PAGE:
I'm going to answer my own question, as I think Andrew either won't or

The subject plane's wingspan is 9.5 meters, let's say we'll be able to fit
12 square meters of PV cells.

When it is summer and the sun is shining, and it is shining directly down
(local apparent noon), about 1000 watts per square meter reach the earth.

So the maximum amount of power available for the PV cells to absorb is
12,000 watts, under exactly the right conditions.

The subject plane has two engines, 30,000 watts each, so it requires 60,000
watts to fly.  100% efficient PV cells won't do it.  What is the current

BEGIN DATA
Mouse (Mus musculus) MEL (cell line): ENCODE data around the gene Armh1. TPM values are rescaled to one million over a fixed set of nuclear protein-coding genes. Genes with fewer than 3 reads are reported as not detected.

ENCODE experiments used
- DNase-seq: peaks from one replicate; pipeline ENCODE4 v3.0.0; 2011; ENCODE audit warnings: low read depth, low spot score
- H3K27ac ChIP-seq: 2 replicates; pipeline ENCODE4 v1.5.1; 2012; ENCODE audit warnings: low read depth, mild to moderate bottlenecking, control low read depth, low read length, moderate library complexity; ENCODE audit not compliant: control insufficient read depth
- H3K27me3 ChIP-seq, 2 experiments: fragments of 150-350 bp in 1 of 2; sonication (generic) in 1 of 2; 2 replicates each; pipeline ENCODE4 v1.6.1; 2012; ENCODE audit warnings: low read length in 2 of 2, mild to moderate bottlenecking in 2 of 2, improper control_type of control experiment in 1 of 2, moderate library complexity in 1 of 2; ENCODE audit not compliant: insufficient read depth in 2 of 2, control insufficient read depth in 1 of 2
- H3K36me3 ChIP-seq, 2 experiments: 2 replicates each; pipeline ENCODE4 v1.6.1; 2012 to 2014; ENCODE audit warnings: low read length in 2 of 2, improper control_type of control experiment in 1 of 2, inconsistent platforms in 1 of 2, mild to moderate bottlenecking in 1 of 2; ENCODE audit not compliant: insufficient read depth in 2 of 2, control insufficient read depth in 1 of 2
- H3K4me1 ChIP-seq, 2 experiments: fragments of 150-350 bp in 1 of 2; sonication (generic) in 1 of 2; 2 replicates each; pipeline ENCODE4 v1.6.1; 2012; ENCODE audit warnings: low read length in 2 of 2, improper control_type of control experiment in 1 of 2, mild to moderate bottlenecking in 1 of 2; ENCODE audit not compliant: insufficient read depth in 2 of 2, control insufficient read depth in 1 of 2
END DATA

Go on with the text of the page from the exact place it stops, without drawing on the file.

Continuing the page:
state of the art, 35% efficient?

Solar won't get you there, unless you can violate the laws of physics.

Charleston SC

On Wed, Jun 17, 2015 at 1:54 PM, Meade Dillon <dillonm...@gmail.com> wrote:

> Please tell us the amount of power (kilowatts) in a square meter of
> sunlight at sea level.  Now compare that to the amount of power required to
> fly an airplane, and the square meters of wing surface on the upper wings
> of the subject airplane.  A little simple math, fill in some reasonable
> estimates for missing information, and I think you will begin to see that
> even if solar panels reach 100% efficiency, they still won't work...
> -------------
> Max
> Charleston SC
> On Wed, Jun 17, 2015 at 1:49 PM, Andrew Strasfogel via Mercedes <
> mercedes@okiebenz.com> wrote:
>> I beg to differ.  Solar panel efficiencies are climbing relentlessly while
>> the manufacturing cost continues to decline.

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